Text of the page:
Twelfth Night Act 1, Scene 5
Maria enters with Feste the clown. Maria is trying to force the clown to tell her where he has been--otherwise, she says, she will not defend him when Olivia gets angry with him for being away. The clown says he doesn't care what happens to him: if she kills him, he won't have anything to fear, because he'll be dead. Maria seems pleased with this reasoning. She asks him what will happen if he is banished, and he says, "Many a good hanging prevents a bad marriage; and for turning away, let summer bear it out." Act 1, Scene 5, line 19 Maria and the clown joke back and forth, and he compliments her wit. Olivia arrives with Malvolio The clown suggests that sometimes people who seem wise are fools, and vice versa.
Olivia tells her servants to take the fool away, and the clown says, "Do you not hear, fellows? Take away the lady." Act 1, Scene 5, line 37 Olivia protests that she is not interested in his jokes, but the clown reasons with her. He says that no one is completely a fool or completely wise, just as no one is completely good or bad. He tells her, in a seemingly nonsensical speech, that she should give up mourning her brother and get married while she is still young.
Olivia, now interested in the clown, allows him to prove that she is a fool. He tells her that since she believes her brother is in heaven, she is a fool for being sad about his death. Olivia, enjoying this, asks Malvolio if he likes it as well. Malvolio says the clown will keep improving as he gets older, because "Infirmity, that decays the wise, doth ever make the better fool." Act 1, Scene 5, line 74 The clown replies that while Sir Toby knows the clown is not wise, he will not say that Malvolio is not a fool. Annoyed, Malvolio wonders how Olivia could be entertained by such a boring idiot. Olivia says that it's silly to get angry at a fool--she thinks Malvolio takes himself too seriously. Maria enters, announcing that a young man is there to see Olivia, and Sir Toby is making him wait at the gate. Olivia instructs Malvolio to find out who the man is: if he is from Orsino, Malvolio should make him go away, no matter what it takes. As Malvolio leaves, the clown notices Toby coming, and comments on how weak his brain is. Toby is too drunk to even understand that Olivia wants to know who is at the gate, so when he leaves, she sends the clown to look after him. She is afraid he will "drown" himself. The clown leaves, commenting, "The fool shall look after the madman." Act 1, Scene 5, line 139 Malvolio returns, saying that the young man outside refuses to leave. Olivia asks what kind of man this is, and Malvolio says he is hardly a man at all--his voice is high, and he looks very young. Olivia tells him to let the man in, and calls for Maria, telling her to throw a veil over Olivia's face. Viola, dressed as Cesario, enters. Olivia will not say whether or not she is the lady of the house. Cesario wants to make his speech for the Duke and leave, but Olivia questions him. Cesario will not say who he is. Olivia is not interested in the speech, but Cesario protests that he can only recite it a certain way, because he has it memorized. Olivia counters that this means the speech will probably be false. She let Cesario in because she was interested in him, not what he had to say. Cesario protests: he really has to make this speech, and he has to say it to Olivia privately. He begins his speech, and Olivia ridicules his tired cliches. He begs her to reveal her face, and she finally does. Cesario, trying to be polite, says she is beautiful, and then tries to steer the conversation back to how much Orsino loves her. Olivia merely says that Orsino already knows that she cannot love him, even though she knows he is a good man. Cesario says that if he loved Olivia the way Orsino does, he can't imagine how she could refuse him, since he would devote his life to his love of her. Interested, Olivia asks him about his background again. Cesario is vague. Olivia tells him to go, and tries to give him money, which he will not take. When he leaves, Olivia realizes that she has fallen in love with Cesario. She wonders, "How now? Even so quickly may one catch the plague?" Act 1, Scene 5, line 298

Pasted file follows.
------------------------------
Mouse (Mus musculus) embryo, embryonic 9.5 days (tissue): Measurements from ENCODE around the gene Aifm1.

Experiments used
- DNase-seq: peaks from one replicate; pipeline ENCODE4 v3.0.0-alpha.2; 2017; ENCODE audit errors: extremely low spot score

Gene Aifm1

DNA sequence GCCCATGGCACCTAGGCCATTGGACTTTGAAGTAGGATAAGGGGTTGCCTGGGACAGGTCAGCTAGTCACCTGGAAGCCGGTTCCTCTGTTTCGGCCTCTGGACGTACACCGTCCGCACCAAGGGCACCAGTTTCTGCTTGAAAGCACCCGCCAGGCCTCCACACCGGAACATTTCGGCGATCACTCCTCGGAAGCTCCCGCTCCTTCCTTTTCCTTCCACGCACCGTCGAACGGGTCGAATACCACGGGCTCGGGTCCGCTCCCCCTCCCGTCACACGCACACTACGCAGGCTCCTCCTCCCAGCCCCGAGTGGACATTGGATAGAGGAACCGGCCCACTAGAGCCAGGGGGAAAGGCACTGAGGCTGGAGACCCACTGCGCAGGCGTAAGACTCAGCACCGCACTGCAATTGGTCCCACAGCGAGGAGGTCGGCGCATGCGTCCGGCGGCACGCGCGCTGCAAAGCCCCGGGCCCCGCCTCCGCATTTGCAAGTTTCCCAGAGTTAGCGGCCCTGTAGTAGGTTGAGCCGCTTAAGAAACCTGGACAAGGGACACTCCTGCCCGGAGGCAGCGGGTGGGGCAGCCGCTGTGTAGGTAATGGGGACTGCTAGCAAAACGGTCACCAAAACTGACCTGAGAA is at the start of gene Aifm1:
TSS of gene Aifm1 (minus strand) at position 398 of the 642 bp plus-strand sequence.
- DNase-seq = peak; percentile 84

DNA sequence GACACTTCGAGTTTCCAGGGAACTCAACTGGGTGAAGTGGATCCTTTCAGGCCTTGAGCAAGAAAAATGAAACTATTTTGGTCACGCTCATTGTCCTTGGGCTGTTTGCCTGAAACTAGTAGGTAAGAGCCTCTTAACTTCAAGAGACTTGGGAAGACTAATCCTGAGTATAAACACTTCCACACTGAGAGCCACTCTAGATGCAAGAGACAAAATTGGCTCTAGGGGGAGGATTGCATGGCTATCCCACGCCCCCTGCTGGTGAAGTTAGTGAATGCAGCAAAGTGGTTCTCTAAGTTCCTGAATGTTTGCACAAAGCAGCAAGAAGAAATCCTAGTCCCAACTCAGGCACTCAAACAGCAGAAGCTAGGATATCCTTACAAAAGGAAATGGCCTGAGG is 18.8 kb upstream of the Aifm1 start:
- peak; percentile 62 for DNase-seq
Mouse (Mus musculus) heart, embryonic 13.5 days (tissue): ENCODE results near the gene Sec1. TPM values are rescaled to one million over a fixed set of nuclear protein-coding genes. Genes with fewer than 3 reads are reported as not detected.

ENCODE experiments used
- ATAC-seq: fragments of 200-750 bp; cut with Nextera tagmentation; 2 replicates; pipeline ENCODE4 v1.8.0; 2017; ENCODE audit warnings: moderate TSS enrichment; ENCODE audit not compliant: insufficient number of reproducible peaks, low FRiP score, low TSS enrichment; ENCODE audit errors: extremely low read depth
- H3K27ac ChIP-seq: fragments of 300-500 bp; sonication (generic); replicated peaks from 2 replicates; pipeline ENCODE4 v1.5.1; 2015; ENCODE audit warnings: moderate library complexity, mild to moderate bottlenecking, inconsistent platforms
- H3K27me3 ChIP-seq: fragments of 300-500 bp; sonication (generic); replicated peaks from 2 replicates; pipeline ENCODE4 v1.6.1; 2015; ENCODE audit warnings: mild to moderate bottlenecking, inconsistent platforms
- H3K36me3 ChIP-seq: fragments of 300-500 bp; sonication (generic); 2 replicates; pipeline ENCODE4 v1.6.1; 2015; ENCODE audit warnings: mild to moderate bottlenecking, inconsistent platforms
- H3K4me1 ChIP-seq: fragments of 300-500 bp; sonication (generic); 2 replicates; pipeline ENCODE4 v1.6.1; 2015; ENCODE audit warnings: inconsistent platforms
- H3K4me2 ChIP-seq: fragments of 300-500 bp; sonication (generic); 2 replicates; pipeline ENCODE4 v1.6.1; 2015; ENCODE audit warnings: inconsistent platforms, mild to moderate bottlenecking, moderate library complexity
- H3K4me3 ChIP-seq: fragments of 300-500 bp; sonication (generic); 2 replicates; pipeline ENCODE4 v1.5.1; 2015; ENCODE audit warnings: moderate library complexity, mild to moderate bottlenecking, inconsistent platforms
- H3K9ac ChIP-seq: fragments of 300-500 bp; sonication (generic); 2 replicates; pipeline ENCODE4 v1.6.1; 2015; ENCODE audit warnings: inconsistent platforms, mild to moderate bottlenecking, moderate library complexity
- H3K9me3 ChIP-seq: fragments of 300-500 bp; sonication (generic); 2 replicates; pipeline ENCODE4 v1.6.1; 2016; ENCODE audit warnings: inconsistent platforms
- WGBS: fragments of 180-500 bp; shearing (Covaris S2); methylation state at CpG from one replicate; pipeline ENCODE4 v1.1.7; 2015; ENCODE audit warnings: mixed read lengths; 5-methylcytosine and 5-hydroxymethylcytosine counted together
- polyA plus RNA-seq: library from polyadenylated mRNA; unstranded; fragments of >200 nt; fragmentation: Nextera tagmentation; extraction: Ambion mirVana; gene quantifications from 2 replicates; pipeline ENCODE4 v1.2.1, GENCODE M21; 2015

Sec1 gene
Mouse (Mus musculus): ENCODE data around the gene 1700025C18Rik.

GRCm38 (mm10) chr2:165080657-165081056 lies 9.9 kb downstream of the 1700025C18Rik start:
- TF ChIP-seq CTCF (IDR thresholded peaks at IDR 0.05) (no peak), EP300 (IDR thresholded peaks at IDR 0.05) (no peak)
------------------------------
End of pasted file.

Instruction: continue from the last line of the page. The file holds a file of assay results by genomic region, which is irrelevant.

Olivia calls in Malvolio, and tells him to take a ring left by the Cesario on behalf of the Count back to Cesario: she doesn't want it. She says she will tell Cesario why if he comes back tomorrow.